From the Sky to the Sea: Cycling Route des Grandes Alpes

By Cameron Hall

Last year I set myself the challenge of taking on an Ironman (the triathlon not Robert Downey Jr). In order to truly prepare myself for the 226km self-propelled endurance race in Zurich, I wanted something that would push me more than the Ironman itself. By chance, an old friend got in touch to ask if I would like to join him cycling the Route des Grandes Alpes, I said “pourquoi pas?” without knowing what I’d really signed up for.

With my new road bike, complemented by a fetching pink Lycra number, I was as ready as I’d ever be to cycle my way from the mountains to the sea, starting in Morzine with our final destination, Nice. A motley crew of seven lads had been assembled to take on the challenge, with a support van in tow.

Our destination on day one was Notre Dame de Bellecombe, and as our itinerary master Jamie had explained to us, it would be a leisurely 65km ride to help break us into the week. However, 97.5km and over 3000 vertical metres later, we soon realised that our schedule wasn’t perhaps as detailed as it could have been.

Our first major climb was Col de la Colombière, a gruelling 14.5km stretch in the basking sunshine. The 10% grade sections were a baptism of fire (quite literally on the legs) and a summit which never seemed to get closer meant a tough initiation into the trip. At the top of the Col with water bottles replenished, the tough ascent was made worthwhile with the realisation that what goes up, must come down.

As we moved into day two, whilst the heat made the cycling tough, the views of the route were awe-inspiring and the fast descents were the perfect way to cool down – hitting top speeds of 78km per hour.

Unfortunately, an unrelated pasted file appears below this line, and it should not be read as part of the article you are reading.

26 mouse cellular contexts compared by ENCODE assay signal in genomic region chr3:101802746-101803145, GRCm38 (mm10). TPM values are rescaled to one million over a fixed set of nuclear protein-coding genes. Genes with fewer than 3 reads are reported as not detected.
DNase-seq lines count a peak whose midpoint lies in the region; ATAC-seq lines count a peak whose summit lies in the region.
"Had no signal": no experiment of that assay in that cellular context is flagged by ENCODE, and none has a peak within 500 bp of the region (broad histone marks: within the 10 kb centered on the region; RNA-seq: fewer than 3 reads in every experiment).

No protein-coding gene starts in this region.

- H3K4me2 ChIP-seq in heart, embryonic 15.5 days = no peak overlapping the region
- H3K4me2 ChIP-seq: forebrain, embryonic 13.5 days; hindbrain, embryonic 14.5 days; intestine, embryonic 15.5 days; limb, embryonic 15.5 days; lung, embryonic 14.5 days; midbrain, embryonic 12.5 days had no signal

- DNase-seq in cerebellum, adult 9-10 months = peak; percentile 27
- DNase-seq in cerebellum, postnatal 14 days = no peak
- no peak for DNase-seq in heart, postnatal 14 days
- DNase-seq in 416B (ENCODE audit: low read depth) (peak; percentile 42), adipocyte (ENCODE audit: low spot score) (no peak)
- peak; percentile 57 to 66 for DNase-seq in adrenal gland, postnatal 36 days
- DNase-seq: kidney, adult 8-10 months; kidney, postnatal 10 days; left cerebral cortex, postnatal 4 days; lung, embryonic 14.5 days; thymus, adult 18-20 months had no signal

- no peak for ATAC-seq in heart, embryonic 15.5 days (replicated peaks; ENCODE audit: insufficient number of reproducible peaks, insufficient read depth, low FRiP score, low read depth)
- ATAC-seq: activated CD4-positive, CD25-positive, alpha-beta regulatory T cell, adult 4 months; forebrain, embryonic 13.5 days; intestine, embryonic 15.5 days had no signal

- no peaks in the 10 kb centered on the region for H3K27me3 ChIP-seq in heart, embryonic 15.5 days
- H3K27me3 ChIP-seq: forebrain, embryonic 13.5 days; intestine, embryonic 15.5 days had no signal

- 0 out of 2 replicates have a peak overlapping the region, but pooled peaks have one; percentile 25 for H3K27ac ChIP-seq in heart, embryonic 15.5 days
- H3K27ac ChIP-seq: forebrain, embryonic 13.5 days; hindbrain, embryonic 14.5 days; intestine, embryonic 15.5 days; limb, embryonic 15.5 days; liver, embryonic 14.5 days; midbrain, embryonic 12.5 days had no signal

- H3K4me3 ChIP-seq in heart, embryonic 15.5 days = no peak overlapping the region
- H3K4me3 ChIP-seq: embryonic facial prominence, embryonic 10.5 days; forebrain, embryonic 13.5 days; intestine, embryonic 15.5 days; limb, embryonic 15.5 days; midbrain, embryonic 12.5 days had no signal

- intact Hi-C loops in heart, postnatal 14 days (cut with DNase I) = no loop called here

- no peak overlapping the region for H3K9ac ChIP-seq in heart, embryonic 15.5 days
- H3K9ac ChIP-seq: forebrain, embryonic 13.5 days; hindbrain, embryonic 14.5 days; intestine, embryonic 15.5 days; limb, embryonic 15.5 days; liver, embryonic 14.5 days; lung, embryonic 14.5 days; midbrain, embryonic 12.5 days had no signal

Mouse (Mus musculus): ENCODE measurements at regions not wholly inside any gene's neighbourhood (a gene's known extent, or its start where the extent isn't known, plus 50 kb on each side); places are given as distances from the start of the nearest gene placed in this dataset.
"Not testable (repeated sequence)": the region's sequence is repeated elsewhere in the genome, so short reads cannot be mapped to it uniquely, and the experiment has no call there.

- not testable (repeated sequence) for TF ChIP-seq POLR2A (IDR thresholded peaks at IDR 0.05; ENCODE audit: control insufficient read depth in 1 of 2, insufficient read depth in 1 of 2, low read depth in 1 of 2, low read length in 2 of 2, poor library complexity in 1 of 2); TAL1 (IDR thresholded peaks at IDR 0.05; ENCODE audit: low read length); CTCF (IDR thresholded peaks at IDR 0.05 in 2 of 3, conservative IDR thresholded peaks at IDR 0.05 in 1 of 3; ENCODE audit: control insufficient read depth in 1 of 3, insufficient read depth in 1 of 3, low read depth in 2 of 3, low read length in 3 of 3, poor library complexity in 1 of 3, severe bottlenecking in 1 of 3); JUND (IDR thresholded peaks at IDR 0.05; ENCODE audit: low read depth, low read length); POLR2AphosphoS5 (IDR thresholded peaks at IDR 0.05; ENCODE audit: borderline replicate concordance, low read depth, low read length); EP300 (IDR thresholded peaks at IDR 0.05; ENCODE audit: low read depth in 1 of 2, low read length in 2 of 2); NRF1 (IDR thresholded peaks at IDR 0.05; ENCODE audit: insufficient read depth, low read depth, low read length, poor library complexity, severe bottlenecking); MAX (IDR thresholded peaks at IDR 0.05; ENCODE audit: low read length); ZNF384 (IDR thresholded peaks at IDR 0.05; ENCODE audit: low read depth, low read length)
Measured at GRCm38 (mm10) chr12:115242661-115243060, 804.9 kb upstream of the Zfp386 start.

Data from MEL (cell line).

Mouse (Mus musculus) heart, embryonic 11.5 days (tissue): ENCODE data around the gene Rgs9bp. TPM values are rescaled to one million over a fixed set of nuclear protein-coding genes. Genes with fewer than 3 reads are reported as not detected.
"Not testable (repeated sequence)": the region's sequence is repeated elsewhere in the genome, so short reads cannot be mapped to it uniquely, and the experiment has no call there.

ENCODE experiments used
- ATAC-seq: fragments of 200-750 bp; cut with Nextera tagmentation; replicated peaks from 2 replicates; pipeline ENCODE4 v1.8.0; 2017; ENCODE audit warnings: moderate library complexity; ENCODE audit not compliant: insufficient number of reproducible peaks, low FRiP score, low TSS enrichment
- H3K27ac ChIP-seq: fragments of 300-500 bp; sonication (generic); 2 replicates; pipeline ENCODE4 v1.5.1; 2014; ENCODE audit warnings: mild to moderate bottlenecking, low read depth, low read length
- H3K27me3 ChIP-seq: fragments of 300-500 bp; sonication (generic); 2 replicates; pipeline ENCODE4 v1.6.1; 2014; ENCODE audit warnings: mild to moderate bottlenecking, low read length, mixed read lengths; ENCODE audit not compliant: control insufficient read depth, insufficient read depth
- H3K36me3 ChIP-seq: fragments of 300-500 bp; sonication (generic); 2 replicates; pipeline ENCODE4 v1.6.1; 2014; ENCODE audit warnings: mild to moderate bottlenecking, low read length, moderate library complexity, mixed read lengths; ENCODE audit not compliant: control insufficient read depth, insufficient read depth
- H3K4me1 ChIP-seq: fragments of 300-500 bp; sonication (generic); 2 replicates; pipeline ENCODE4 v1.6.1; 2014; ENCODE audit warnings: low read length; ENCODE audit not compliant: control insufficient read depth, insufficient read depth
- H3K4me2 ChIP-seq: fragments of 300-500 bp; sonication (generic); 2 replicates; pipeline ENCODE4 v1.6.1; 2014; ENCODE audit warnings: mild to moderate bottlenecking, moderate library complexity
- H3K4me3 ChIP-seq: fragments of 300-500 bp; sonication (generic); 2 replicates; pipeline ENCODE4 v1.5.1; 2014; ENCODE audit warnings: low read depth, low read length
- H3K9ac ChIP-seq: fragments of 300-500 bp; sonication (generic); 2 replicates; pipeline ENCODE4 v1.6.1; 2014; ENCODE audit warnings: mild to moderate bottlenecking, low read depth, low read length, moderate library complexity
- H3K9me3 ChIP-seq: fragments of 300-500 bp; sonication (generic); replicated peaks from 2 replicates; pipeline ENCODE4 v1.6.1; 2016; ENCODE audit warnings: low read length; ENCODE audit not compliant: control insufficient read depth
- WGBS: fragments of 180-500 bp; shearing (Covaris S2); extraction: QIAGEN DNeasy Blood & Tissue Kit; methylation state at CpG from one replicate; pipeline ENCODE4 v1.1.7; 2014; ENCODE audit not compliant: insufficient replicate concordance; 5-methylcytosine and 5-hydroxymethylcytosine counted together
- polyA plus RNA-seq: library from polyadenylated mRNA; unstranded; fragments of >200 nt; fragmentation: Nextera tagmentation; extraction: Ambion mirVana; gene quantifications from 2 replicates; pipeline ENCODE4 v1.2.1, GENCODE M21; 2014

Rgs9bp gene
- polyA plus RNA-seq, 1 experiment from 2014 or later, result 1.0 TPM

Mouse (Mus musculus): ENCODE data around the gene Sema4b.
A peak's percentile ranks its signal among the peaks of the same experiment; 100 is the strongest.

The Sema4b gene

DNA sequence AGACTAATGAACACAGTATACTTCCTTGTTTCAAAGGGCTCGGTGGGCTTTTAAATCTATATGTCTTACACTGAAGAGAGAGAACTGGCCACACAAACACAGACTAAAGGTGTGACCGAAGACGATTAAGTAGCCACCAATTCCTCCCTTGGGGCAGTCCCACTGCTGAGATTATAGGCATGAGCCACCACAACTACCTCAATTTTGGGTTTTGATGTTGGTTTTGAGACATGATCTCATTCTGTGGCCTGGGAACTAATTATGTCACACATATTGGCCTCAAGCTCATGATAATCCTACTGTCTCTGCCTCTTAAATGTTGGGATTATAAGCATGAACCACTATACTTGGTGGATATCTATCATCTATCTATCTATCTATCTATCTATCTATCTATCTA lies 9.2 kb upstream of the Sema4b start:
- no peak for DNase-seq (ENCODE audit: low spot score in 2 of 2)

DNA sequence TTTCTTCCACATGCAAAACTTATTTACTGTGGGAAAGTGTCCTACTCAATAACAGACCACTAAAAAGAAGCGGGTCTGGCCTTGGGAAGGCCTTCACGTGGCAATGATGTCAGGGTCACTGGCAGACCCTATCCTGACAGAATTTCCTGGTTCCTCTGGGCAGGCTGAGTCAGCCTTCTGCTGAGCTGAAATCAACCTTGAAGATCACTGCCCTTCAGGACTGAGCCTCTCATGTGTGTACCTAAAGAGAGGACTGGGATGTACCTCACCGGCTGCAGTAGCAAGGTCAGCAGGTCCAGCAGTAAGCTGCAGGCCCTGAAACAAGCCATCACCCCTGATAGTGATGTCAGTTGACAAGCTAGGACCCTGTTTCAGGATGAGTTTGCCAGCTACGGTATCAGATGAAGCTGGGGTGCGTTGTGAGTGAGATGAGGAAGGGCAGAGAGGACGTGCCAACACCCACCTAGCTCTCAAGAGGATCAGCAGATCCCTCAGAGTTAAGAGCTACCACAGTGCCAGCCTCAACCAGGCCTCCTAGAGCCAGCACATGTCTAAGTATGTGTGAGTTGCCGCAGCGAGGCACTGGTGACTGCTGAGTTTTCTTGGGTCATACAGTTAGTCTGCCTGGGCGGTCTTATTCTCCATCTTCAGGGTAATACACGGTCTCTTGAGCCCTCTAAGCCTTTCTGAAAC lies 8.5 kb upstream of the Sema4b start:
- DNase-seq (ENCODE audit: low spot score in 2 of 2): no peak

On days three and four, the weather began to turn and we were greeted on our way up Col du Galibier and Col D’Izoard with wild thunder and lightning – a humbling experience to make you realise just how exposed to nature you really are as the thunder claps rattled our your drums like a hard thump round the head.

With Ironman in my mind, I wanted to cycle – whatever the weather – and get the mileage in my legs to help with the main event the following month. The fast downhills, hurtling round the chicanes of the immaculate alpine tarmac had to take a more reserved approach as the rain continued to fall.

The following morning team leader Jamie, tasked me with writing out the daily route for our designated driver. Being a stickler for the rules, I jotted down directions in keeping with the official route, and off we went.

At the top of Col de la Cayolle it dawned on me that the lads were quite far off the pace. Unknown to me at the time, the rest of the group had opted for a different route altogether, meaning I was flying solo on an extended version of the leg. The heat was unrelenting and the drain on energy levels began to really kick in with climb after climb. Undeterred, a perverse sense of fulfilment crept in, knowing that if I could make it to our evenings lodgings in these conditions, Ironman would be nothing but a peddle round the park.

As the evening began to draw in, I was greeted with a rapturous round of applause in Saint Dalmas by my fellow lycra warriors. The cheers were swiftly followed by the obligatory “where the **** have you been?” heckles, as I told the tale of my 159 km adventure and over 5,700 vertical metres of climbing in a nine hour ride – only to stop for a quick selfie and water refill.

Smugly, I was pleased to hear the lads had been caught up in another rainstorm on their detour, where I had not seen a drop of rain throughout the entire day.

On the final day, the cycle down to the sea in Menton was exhilarating as the end was in sight. As the water crept ever closer, the weight of the achievement began to sink in as the goose bumps started to tingle down the back on our necks. Arriving in Menton, the bikes were ditched, the Lycra was stripped off and into the sea we dipped for the most rewarding swim of our lives (boxers on and dignity intact).

Falsely we had assumed we’d finished, but we had to find more in the tank to complete our journey along the Côte d’Azur to Nice, taking in the splendour of the rich blue waters and luxury yachts in Monaco.

Seven lads cycled 675.9 km from Morzine to Nice, in six days with 24,535 vertical metres climbed, fast descents and stunning views. In comparison, Ironman has nothing on Route des Grandes Alpes, as does little else. Quite simply, it’s one of the best things I’ve ever done…

Cameron Hall is Founder of Holmlands, providing media solutions for brands with a sense of adventure.

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